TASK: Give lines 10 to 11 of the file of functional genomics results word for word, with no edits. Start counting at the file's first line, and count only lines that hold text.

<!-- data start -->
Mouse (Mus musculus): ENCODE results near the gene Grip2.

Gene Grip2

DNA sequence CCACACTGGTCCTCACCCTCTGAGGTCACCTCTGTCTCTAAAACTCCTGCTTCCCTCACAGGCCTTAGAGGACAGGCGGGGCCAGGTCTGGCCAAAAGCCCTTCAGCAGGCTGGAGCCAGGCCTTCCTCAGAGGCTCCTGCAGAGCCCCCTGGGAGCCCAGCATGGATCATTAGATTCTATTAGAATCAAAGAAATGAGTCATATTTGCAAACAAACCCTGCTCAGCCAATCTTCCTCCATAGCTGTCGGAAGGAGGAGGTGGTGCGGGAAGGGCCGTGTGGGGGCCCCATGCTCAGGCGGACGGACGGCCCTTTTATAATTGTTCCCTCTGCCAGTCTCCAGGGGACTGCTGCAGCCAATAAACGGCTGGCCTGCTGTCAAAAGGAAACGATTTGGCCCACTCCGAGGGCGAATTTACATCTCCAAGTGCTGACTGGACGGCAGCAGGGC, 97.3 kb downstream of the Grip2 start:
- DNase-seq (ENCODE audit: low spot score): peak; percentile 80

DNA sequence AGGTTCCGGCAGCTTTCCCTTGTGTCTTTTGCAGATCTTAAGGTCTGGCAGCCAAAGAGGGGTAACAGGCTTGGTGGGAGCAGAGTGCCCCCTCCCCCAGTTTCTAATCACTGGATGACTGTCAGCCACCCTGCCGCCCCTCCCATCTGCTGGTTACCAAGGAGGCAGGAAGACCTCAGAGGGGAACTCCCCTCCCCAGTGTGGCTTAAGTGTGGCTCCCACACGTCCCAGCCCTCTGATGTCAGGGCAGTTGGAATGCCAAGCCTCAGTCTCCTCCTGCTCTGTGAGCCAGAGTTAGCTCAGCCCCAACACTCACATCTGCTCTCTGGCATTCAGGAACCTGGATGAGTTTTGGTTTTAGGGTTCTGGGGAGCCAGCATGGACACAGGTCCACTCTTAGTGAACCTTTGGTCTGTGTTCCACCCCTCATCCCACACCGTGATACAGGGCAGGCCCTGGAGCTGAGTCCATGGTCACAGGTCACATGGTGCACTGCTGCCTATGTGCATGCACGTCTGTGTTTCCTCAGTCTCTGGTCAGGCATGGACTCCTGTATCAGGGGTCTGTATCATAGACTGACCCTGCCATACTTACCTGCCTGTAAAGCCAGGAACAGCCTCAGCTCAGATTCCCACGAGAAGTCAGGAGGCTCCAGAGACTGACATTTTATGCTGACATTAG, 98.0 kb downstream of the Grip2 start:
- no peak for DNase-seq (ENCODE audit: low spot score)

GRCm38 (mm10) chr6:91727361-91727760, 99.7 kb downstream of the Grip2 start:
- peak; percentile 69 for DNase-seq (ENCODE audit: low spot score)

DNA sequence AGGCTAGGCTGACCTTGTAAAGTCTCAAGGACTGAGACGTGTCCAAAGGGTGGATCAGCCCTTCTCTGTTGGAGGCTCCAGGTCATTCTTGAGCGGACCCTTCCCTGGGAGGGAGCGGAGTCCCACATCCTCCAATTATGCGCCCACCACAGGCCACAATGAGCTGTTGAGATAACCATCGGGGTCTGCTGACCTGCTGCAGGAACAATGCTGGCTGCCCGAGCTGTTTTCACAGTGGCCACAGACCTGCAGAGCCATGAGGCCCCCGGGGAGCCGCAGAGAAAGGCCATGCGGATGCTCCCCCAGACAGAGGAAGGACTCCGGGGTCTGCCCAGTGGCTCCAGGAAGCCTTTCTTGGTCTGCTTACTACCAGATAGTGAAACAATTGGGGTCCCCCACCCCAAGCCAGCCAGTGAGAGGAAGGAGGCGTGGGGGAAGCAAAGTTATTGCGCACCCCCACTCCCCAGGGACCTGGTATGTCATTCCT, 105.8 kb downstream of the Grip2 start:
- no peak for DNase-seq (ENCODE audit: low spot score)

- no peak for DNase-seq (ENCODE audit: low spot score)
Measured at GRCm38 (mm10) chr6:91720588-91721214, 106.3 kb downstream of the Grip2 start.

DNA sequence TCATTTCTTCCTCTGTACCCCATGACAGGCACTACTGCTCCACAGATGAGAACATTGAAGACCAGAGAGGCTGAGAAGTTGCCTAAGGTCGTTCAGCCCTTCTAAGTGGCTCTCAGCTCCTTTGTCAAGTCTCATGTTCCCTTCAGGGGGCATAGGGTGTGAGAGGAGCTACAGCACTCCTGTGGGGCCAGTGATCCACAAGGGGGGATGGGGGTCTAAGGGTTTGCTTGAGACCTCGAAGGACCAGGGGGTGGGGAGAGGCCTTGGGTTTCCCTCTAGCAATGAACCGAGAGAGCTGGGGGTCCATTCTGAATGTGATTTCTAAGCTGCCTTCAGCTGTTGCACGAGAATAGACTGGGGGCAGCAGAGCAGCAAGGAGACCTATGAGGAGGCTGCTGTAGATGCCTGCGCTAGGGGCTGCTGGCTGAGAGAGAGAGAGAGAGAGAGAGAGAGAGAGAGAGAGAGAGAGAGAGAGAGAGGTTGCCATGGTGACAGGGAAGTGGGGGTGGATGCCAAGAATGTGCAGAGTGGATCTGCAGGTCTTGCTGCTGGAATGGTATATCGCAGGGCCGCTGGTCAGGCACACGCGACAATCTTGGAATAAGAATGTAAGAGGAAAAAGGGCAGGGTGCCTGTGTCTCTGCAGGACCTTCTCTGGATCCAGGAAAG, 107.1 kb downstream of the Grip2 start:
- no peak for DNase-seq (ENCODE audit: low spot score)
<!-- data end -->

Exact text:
- no peak for DNase-seq (ENCODE audit: low spot score)

- no peak for DNase-seq (ENCODE audit: low spot score)